At SeaTac airport, my inner drama queen took over. Instead of my REI travel backpack, I carried some variety of personal torture devise (a cross felt too BCE, was it an electric chair? Realistically though could I carry that on my back?).  I hugged my parents goodbye and told them I would be fine, as any decent martyr would, and prepared for a summer of following God.  I was about to live out the biblical command to “carry your cross daily” and it was going to suck.

Fast forward to now: we are sitting in a hotel room with air conditioning and free wifi on a tropical island. Yesterday, for Laura’s birthday, we got pedicures, ate every meal on the beachside restaurants and finished the day with a bevy of honey boo boo child youtube clips. I can honestly say that the hardest part of my day was figuring out the optimal time to put on sun screen to avoid getting sun burned while still getting that “yeah I was on a tropical island” glow. Is this real life?

This whole time, we were trying so hard to be selfless and serve, but God kept showering us with more and more blessings. That’s not to say that this trip has been easy. We have witnessed physical abuse, been surrounded (literally) by the sex industry and had to walk past people worshipping idols on every street corner. But I can honestly say God has been here the whole time. We have seen girls leave the sex industry only to go back into the bars for outreach, telling workers about what Jesus has done for them. The ladyboys we work with have taught us so much about being passionate and trusting in God. So even when times have been rough and I feel like God is challenging us, He has never left our sides and is only trying to make us better and more like Him.

In summary, God rox and life truly is so much better when focusing on Jesus. Although it took 20 years, I now think of fun as synonymous with a relationship with the J-Man. As the trip comes to a close, I really think the hardest part will be leaving the people we have grown to love and integrating back into American life (TG we can still watch Honey Boo Boo) but I know we will have each other and this amazing community. I’m sure everyone on deputation has had as many life changing encounters as we have and we can’t wait to hear about them!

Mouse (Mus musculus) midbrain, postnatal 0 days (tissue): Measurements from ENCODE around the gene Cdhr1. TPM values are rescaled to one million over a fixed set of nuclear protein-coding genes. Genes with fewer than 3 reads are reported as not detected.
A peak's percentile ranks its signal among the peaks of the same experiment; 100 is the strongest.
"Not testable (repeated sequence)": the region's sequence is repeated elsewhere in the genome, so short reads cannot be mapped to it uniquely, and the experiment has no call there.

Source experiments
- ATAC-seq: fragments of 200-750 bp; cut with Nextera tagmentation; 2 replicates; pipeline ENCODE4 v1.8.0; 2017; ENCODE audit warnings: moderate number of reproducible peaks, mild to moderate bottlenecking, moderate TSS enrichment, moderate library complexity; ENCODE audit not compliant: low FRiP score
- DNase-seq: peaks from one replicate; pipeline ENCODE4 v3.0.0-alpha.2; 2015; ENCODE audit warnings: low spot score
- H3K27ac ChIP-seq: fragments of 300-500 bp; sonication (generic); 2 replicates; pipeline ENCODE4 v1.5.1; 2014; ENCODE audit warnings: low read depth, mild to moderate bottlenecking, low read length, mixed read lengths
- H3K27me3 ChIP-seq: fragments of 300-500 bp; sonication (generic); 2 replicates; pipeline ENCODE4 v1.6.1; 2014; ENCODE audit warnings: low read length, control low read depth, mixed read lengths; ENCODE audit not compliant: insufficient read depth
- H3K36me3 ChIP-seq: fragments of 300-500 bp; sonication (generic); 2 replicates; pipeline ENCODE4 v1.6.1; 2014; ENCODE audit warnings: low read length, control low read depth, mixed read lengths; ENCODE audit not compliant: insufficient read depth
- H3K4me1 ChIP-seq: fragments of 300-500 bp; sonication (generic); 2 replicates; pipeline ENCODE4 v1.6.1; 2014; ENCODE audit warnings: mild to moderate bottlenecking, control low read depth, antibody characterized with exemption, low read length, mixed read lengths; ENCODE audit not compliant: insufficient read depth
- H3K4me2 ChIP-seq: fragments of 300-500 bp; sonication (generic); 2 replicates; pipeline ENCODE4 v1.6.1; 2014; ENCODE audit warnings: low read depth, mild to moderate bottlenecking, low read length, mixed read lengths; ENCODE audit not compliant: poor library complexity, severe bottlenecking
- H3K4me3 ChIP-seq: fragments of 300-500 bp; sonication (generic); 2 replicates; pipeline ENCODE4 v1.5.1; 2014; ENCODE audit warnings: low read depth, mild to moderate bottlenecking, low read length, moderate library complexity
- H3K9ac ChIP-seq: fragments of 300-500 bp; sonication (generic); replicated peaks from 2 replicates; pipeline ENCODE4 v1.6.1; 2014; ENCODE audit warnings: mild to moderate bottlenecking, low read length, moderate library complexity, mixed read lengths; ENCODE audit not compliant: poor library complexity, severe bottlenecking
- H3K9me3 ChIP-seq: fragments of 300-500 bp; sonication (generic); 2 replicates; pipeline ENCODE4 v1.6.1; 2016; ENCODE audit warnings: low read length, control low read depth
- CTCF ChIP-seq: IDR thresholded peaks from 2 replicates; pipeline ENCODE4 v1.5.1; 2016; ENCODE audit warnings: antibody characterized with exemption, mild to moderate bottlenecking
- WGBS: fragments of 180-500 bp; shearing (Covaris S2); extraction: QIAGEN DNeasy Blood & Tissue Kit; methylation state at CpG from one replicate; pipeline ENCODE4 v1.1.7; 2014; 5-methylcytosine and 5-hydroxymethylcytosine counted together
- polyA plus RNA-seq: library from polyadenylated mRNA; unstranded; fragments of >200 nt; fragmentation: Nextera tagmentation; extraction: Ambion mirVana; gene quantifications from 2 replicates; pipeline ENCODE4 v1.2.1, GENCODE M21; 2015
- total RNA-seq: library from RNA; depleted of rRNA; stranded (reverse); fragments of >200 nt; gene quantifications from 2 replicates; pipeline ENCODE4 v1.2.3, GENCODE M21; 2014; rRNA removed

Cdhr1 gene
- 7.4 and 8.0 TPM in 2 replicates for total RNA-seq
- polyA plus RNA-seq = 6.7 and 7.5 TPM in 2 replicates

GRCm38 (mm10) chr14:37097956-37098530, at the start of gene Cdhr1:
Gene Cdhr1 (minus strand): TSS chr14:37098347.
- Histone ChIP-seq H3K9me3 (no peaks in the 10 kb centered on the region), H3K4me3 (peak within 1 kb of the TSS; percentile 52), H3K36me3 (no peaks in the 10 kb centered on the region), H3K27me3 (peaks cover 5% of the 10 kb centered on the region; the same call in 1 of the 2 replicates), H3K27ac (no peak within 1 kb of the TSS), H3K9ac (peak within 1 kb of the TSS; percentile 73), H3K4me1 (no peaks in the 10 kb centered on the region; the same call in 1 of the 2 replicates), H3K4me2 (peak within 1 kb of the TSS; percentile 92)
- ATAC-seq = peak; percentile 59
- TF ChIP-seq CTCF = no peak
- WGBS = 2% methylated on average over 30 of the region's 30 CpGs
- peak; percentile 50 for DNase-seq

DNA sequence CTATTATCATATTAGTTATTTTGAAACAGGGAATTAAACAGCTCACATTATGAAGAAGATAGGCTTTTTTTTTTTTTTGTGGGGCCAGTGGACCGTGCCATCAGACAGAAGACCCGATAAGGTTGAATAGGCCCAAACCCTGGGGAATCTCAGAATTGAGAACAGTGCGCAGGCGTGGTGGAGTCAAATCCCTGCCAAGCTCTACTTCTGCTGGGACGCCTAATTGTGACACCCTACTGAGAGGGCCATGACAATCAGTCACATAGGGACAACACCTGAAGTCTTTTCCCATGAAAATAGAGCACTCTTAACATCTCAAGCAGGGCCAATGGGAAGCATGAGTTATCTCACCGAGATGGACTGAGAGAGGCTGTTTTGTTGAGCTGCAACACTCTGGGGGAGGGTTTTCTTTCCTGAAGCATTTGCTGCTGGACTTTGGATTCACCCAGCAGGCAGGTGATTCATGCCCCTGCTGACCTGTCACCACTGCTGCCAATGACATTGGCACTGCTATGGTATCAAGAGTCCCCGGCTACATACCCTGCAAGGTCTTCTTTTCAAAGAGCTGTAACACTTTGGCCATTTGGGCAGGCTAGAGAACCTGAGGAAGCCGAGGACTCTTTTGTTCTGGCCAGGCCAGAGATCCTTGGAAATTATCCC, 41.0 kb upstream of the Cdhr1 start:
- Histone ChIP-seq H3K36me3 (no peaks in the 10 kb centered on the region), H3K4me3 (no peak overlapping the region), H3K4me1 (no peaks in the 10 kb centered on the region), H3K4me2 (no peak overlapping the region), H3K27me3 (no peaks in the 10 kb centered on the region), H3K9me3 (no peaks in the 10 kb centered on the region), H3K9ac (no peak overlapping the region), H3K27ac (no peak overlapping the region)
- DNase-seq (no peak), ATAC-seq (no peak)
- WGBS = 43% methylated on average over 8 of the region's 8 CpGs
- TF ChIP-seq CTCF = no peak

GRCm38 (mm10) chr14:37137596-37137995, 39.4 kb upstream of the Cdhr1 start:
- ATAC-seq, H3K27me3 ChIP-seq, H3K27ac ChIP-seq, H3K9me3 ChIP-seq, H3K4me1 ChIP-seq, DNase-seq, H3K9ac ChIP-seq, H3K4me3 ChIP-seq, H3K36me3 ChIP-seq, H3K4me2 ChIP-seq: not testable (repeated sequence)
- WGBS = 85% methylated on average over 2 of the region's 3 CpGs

Sawadeeka, Copcoonka, Cowtoteka and Sabideemiika,

^just throwing in literally every Thai phrase we know to seem cultured

Team Thailand

Yordanos, Laura and Lisa

Sanibona Everyone!

We’ve been a bit remiss in our blogging so I will apologize now for length…

First off— Team South Africa Durban is not quite an accurate name. We’re in a Zulu tribal area in the central Drakensburg Mountains called the AmangweValley. It is about two hours drive north west of Durban which is a large port city right on the coast. Since we’re in the mountains and it is winter here we get very chilly nights, but we make good use of our hot water bottles and have lots of fuzzy blankets. Then during the day the sun is out and it feels like a typical summer day in Seattle.  It’s a very rural area—rolling hills of dry grass filled with every shape and size of cow imaginable. Houses are mostly mud or cement block with thatched roof or corrugated metal. There is electricity but no running water, and roads are abysmal. Getting around is actually really easy. You just stand by the side of the road and hold up your finger, then 15 passenger vans which people call “taxis” drive around taking people to town or other parts of the valley. We’ve had some adventures  just getting accustomed to village life—lesson number, one wear a wedding ring to deter proposals, lesson two, always check waterbottle for bugs or you may swallow an earwig, and lesson three, be flexible about toilets or lack there of…